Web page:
Mosaic Tile Company also got its start in Zanesville, founded in 1894 by two American Encaustic employees, Karl Langenbeck and Herman Mueller. Mosaic Tile began with floor tiles made from Ohio clay, but its offerings quickly expanded. At one point designer Ruth Axline of Weller was on the payroll, as was Frederick Rhead’s brother, Harry, who left Roseville to oversee Mosaic’s faience line.
Mueller eventually left Mosaic to found Mueller Mosaic Tile Company in Trenton, New Jersey, in 1909. Langenbeck’s place in ceramic tile history is closely associated with Rookwood. It was Langenbeck, after all, who in 1873 introduced Rookwood founder Maria Longworth Nichols to decorative ceramics, although Nichols was also inspired by Haviland china. Founded in Cincinnati in 1880, Rookwood worked with artists such as Ferdinand Mersman, who became the principal designer for Cambridge Art Tile Works in Covington, Kentucky. In the mid-1880s, Nichols’ old friend Langenbeck was brought in to make the production of Rookwood’s tiger eye and goldstone glazes more predictable.
For tile collectors, some of the most sought Rookwood pieces are the oak-framed wall plaques from the early 1900s. Some were small-scale copies of painting by Dutch masters like Rembrandt and Hals, others were landscapes finished with a vellum glaze. The size of Rookwood plaques ranged from four by eight inches to 14 by 16, although Rookwood artists also produced oval and round pieces.
Another early American encaustic pioneer worth noting was the United States Encaustic Tile Company of Indianapolis, which was founded in 1877 and renamed United States Encaustic Tile Works in 1886. The company was well regarded for its floor, wall, and fireplace tiles (figurative relief mantel tiles were sold in groups of three or six panels).
Pennsylvania was also fertile ground for tilemakers. Doylestown was home to Moravian Pottery and Tile, which was known for its tile murals and fireplace surrounds, the most famous being the Bible Fireplace from the early 1920s. Beaver Falls Art Tile Company made its name with embossed tiles, often used as decorations on stoves. Robertson Art Tile Company did its work in Morrisville while Star Encaustic Tile Company was based in Pittsburgh.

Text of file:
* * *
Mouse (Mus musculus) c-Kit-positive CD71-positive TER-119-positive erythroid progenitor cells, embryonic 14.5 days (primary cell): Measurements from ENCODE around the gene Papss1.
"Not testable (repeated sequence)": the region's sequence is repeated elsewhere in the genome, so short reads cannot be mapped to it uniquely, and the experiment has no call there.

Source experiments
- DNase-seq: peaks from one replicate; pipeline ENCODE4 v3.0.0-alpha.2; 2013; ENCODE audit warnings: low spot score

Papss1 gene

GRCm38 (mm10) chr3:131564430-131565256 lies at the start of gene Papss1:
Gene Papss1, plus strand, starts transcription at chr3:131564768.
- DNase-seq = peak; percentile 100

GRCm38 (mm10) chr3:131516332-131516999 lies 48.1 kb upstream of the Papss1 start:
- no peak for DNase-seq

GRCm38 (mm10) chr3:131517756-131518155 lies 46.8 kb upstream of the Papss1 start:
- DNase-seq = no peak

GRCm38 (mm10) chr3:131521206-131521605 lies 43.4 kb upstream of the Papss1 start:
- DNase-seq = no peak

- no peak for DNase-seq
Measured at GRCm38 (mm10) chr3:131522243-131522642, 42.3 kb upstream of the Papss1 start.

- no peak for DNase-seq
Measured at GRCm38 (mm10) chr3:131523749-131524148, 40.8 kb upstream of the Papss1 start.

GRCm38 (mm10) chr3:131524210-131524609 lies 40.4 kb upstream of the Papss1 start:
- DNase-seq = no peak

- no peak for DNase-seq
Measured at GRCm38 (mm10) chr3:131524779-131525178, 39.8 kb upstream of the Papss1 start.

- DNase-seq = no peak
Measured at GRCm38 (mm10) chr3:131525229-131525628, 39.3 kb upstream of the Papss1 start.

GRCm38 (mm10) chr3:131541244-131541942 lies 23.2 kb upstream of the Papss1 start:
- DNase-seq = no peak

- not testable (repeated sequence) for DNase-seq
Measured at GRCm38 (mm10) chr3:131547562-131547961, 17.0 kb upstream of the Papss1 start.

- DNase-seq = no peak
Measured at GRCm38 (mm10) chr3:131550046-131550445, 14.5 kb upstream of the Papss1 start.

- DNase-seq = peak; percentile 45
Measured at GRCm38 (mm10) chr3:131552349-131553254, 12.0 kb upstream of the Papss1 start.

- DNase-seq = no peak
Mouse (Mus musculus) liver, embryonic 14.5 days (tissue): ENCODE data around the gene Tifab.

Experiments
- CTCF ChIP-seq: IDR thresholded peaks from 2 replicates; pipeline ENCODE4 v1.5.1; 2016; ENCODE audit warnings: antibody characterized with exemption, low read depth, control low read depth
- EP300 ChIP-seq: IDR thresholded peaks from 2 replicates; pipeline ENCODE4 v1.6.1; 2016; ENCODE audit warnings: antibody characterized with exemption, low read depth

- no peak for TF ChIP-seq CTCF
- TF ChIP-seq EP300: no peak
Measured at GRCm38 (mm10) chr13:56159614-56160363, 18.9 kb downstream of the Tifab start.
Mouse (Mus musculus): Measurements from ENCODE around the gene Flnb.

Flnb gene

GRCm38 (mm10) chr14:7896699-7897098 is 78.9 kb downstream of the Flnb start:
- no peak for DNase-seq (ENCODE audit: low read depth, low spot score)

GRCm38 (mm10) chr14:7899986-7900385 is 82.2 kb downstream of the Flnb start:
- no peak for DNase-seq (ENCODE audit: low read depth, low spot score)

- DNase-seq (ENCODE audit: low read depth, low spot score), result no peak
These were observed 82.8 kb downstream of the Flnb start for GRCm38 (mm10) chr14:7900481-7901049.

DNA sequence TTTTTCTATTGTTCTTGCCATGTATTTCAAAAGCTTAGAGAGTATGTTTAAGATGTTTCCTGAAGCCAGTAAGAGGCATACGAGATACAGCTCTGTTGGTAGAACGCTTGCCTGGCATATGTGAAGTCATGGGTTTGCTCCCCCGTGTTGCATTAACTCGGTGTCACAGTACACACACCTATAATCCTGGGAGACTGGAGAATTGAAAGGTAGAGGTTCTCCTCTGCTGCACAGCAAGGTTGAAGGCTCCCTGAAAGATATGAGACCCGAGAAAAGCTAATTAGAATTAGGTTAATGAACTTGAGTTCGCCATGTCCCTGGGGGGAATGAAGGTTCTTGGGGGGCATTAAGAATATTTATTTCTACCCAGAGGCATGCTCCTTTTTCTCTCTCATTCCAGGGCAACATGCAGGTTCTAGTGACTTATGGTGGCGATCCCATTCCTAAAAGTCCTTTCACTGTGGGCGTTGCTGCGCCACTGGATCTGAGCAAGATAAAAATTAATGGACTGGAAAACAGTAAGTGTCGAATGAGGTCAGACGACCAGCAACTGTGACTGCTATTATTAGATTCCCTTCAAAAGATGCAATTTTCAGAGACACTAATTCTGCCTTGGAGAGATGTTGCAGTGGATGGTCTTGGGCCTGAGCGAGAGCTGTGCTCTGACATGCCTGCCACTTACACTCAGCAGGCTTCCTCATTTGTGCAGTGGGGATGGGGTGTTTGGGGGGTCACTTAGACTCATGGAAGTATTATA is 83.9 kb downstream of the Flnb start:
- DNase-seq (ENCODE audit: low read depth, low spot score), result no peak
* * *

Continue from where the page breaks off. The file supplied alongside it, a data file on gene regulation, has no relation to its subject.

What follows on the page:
Not all tile innovations occurred in landlocked states. Low Art Tile Works of Chelsea, Massachusetts, began firing tile in 1879. Owner John Gardner Low used everything from real leaves to pieces of lace to impress patterns on his tile. In addition to this so-called “natural” process, Low artists also made high-relief tiles by hand, as well as low relief portraits, landscapes, and character studies that Low called “plastic sketches” (just about all of these were executed by Arthur Osborne, whose signed his work with an “A” surrounded by an “O”).
On the west coast, particularly in Southern California, a tile renaissance took place between 1890 and World War II. Gladding McBean of Los Angeles produced decorative tiles of thick red clay. During the Arts and Crafts era, Ernest Batchelder produced tiles of varying shapes for interiors and exteriors—some of his tile fountains are considered historical landmarks. In the 1920s, the Malibu Potteries, Catalina Pottery, Santa Monica Brick Company, and Brayton Laguna Pottery specialized in bright tiles featuring Mediterranean colors and designs.
The palette of northern California tilemakers was no less restrained, as seen in the turquoise tiles of Berkeley’s California Faience and the rich blues and greens of Richmond’s California Art Tile Company. By the 1950s and ’60s, Edith Heath of Sausalito’s Heath Ceramics was championing a Mid-century Modern approach to elegant rectangular tiles, which were used in everything from swimming pools to kitchens.